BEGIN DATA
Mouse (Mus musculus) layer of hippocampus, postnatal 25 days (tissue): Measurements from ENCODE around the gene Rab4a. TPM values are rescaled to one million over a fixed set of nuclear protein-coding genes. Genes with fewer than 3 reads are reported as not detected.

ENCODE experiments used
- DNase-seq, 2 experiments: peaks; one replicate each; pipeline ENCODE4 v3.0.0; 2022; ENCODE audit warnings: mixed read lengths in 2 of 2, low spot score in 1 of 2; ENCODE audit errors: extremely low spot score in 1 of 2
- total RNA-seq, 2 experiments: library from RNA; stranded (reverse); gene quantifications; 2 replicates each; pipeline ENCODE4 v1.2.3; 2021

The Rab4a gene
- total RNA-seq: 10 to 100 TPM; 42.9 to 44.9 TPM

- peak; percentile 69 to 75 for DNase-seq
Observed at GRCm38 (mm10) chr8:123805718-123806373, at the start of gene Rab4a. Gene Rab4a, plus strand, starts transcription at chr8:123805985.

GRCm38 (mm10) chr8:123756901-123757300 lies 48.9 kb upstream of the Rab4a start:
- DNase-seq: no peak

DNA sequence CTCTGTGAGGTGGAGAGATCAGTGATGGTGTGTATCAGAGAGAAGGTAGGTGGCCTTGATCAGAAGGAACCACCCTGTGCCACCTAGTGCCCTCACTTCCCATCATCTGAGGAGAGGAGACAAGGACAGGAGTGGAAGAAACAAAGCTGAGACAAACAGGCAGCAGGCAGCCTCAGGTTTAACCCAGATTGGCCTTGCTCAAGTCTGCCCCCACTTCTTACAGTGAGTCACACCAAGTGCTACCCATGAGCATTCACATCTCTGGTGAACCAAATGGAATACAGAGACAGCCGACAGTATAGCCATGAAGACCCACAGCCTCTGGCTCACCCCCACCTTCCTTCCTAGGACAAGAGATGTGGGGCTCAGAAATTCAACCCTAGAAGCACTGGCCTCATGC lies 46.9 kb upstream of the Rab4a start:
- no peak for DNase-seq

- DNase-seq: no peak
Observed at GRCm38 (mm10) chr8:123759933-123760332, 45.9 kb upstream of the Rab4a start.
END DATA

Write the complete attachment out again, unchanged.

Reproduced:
Mouse (Mus musculus) layer of hippocampus, postnatal 25 days (tissue): Measurements from ENCODE around the gene Rab4a. TPM values are rescaled to one million over a fixed set of nuclear protein-coding genes. Genes with fewer than 3 reads are reported as not detected.

ENCODE experiments used
- DNase-seq, 2 experiments: peaks; one replicate each; pipeline ENCODE4 v3.0.0; 2022; ENCODE audit warnings: mixed read lengths in 2 of 2, low spot score in 1 of 2; ENCODE audit errors: extremely low spot score in 1 of 2
- total RNA-seq, 2 experiments: library from RNA; stranded (reverse); gene quantifications; 2 replicates each; pipeline ENCODE4 v1.2.3; 2021

The Rab4a gene
- total RNA-seq: 10 to 100 TPM; 42.9 to 44.9 TPM

- peak; percentile 69 to 75 for DNase-seq
Observed at GRCm38 (mm10) chr8:123805718-123806373, at the start of gene Rab4a. Gene Rab4a, plus strand, starts transcription at chr8:123805985.

GRCm38 (mm10) chr8:123756901-123757300 lies 48.9 kb upstream of the Rab4a start:
- DNase-seq: no peak

DNA sequence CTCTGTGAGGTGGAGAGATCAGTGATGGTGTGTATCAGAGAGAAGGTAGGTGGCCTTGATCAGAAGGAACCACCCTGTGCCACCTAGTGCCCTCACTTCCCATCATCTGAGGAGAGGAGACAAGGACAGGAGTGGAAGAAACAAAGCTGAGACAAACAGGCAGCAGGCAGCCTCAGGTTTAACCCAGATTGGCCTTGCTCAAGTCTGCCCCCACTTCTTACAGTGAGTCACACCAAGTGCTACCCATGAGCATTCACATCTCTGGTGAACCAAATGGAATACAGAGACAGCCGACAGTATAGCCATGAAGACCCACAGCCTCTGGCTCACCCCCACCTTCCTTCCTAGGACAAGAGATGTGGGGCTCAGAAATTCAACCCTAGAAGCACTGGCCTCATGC lies 46.9 kb upstream of the Rab4a start:
- no peak for DNase-seq

- DNase-seq: no peak
Observed at GRCm38 (mm10) chr8:123759933-123760332, 45.9 kb upstream of the Rab4a start.